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High absentees last year prompt truancy letters

Many parents were put on notice last week that their child’s attendance will be closely monitored this school year in hopes that they won’t have as many unexcused absences as they did last year.
Shawn Donahue, deputy prosecutor for Harrison County, said more than 400 letters were mailed out, with most of them arriving in mailboxes last Wednesday. They were signed by Donahue as well as Elizabeth Day, the chief juvenile probation officer.
‘The letters went to parents of children with five or more unexcused (absences) last year,’ he said.
The letter outlines how the schools forward complaints to the Harrison County Juvenile Probation Dept. and the prosecutor. A petition can then be filed alleging delinquency, the letter states, but it also warns that the prosecutor’s office can file charges of neglect of a dependent against the parents.
Donahue said the neglect of a dependent charge is a Class D felony, punishable by six months to three years in jail and/or a fine of up to $10,000.
Parents who questioned whether their child truly had at least five unexcused absences were encouraged to contact their child’s school. Some of those did.
Kelly Simpson and Doug Dodge, principal and assistant principal, respectively, at North Harrison High School, said Thursday night that they each had fielded one phone call from a parent who had received the letter. Dodge said the child in question with his call had ‘fallen through the cracks’ and should not have been on the delinquency list.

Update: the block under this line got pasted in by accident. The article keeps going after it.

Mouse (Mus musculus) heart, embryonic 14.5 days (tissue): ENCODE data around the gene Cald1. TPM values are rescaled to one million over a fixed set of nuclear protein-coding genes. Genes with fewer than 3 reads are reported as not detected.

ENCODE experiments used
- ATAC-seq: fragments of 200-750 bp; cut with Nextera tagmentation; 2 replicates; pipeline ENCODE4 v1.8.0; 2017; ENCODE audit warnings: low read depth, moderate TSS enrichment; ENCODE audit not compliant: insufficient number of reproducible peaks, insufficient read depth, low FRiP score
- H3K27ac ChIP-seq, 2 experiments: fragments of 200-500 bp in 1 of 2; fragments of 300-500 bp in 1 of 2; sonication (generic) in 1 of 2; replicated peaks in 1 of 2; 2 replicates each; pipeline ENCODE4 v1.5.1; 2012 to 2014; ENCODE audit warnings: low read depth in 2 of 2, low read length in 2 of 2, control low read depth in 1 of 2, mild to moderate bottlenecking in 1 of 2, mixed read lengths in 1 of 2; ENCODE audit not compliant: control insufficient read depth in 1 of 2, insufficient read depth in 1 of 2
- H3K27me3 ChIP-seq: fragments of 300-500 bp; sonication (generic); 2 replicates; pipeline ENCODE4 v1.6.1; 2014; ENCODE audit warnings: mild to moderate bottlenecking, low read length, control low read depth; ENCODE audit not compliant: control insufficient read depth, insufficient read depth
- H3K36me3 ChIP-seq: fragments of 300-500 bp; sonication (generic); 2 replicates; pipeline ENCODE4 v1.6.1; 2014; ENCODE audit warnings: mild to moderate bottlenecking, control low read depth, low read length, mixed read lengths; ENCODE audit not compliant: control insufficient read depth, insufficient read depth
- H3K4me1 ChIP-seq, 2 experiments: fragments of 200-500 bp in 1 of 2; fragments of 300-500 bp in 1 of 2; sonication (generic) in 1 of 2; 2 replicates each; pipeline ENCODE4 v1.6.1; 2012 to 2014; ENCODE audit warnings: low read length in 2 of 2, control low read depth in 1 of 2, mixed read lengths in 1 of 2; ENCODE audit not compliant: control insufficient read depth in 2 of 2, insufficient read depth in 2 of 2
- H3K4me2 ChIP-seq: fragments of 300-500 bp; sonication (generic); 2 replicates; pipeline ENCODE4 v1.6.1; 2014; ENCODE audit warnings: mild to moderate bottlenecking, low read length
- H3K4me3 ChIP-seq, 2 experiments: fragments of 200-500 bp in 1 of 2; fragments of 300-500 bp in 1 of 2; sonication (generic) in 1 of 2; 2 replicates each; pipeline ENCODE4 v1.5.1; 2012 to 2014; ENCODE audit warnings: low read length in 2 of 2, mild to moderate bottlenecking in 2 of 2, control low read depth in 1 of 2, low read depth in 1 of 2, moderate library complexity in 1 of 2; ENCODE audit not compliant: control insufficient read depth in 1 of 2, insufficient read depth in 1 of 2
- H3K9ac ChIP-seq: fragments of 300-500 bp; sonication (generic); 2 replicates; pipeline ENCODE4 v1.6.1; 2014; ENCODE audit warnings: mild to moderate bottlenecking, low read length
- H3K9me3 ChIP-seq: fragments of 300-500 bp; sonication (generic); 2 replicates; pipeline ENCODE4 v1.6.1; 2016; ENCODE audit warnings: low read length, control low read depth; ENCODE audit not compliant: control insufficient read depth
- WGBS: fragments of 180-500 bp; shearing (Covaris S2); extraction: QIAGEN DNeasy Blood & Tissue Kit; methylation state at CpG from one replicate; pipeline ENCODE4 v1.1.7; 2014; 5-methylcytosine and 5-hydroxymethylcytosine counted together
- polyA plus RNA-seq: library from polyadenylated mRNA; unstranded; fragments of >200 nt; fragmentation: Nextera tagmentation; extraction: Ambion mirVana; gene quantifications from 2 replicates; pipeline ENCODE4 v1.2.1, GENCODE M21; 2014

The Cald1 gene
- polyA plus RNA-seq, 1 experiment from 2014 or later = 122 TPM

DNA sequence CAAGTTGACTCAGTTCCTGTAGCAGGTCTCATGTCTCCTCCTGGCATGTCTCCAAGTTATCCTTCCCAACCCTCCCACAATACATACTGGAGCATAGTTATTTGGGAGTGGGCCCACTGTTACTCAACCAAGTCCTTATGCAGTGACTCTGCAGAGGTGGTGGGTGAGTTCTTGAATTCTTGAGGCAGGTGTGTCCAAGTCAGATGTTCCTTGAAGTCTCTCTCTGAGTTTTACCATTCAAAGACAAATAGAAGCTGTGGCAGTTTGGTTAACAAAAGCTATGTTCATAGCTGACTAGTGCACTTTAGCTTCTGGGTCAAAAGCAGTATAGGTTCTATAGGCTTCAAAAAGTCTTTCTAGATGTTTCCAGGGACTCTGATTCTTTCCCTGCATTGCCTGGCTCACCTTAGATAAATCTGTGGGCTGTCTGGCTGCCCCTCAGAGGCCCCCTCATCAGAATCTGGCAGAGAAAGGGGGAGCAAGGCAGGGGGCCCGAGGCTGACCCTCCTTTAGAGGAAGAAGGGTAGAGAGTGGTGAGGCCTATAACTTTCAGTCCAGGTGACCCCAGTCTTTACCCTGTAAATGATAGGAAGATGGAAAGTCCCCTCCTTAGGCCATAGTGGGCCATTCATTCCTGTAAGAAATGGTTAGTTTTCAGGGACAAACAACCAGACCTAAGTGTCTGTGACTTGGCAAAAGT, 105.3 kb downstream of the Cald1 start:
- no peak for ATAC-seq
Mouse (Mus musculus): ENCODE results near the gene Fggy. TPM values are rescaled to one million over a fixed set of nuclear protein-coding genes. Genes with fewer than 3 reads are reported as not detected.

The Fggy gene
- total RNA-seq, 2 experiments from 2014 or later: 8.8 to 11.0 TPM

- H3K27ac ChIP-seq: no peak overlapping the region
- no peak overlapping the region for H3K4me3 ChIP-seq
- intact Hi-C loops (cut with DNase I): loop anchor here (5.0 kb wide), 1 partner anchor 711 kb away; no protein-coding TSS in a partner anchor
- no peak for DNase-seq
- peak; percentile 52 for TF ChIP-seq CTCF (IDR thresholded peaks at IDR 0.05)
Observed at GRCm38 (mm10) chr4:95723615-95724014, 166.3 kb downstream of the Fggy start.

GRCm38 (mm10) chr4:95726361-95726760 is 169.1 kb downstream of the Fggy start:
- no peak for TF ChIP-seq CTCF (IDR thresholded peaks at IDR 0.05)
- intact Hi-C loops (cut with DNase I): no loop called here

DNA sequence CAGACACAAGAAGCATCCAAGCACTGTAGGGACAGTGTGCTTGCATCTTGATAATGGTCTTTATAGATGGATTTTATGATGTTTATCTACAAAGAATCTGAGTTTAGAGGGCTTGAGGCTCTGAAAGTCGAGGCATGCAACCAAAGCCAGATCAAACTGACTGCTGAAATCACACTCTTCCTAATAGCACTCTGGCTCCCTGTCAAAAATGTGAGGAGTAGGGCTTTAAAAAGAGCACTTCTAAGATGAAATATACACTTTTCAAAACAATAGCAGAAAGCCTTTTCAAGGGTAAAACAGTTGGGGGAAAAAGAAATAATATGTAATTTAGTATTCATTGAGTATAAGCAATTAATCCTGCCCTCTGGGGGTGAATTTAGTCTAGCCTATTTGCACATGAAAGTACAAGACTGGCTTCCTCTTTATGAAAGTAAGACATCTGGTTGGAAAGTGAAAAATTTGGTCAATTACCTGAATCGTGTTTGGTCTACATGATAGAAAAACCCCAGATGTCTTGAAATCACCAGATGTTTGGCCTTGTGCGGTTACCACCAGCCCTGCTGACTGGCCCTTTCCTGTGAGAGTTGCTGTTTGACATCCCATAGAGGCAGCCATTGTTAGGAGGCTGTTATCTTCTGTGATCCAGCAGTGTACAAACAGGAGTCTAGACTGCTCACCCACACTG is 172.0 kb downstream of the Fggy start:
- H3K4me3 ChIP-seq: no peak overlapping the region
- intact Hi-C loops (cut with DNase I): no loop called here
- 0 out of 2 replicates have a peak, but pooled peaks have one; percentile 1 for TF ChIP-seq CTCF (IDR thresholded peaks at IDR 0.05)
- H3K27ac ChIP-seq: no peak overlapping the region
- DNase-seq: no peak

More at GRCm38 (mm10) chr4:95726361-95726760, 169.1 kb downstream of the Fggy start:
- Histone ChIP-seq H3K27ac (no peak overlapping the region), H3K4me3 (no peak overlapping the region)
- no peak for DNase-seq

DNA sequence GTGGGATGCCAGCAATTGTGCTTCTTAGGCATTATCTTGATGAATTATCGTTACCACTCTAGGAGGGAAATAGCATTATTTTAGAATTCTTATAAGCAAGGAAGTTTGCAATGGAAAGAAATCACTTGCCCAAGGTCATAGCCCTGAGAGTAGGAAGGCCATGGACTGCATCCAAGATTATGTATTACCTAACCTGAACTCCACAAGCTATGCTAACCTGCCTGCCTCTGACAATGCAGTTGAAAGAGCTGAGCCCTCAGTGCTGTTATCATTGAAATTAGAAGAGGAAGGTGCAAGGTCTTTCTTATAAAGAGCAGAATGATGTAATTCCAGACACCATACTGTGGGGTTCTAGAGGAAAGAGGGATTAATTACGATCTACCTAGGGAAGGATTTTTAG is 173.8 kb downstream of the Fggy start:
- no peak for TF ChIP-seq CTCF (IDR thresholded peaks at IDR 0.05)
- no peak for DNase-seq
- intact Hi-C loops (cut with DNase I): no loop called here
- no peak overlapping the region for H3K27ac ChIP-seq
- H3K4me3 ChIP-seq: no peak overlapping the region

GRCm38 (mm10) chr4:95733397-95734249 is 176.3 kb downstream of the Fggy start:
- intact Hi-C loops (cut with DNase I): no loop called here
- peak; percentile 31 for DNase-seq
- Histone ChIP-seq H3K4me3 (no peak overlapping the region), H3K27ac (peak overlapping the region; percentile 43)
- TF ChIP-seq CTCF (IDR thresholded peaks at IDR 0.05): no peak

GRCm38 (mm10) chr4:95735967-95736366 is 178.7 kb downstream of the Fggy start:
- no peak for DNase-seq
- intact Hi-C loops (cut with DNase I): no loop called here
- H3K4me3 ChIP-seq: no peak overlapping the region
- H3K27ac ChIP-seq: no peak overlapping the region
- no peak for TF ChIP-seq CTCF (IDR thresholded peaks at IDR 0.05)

Of the 445 letters mailed, with the probation department paying the postage, 127 went to parents in the North Harrison Community School Corp. compared to 315 delivered in the South Harrison Community School Corp.
Simpson said their district may have gotten fewer letters now that NHCSC has its own in-house truancy program. The 2005-06 school year was the test pilot for the program, which Donahue said he’d like to see expanded to other schools.
Just three letters were sent to parents in the Lanesville Community School Corp.
Marsha Himmelhaver, principal at Lanesville Elementary School, addressed truancy in the first school newsletter of the new year.
‘Looking strictly at the statues, a habitual truant is defined as a student who is chronically absent, by having unexcused absences … for more than 10 days in one school year,’ she said. ‘The hard part for all of us is in agreeing on what is excused and what is not.
‘Bottom line, being absent from school has a negative impact on student achievement, and when numbers of days out accumulate, we need to take notice,’ she said.
Donahue said there are several activities that students can get an excused absence for, such as attending a funeral or serving as a page at the state or national level. A doctor’s note will also get a child an excused absence, he said.
‘It is our goal to encourage you and your child to comply with all state statutes requiring attendance,’ Donahue and Day said in the letter. ‘We simply want your child to receive the education that all children deserve and need to lead a successful life.’
Himmelhaver said students are going to miss school. ‘Illness is inevitable … Things out of our control will cause us to be late,’ she said. ‘Excessive absences and times tardy are the problem because they stand in the way of learning.’
Donahue and Day asked in their letter that parents ‘correct this situation in the upcoming school year before any action must be taken.’
Donahue said, ‘We don’t want to put anybody in jail or anything. We just want children to be in school when it’s in session.’

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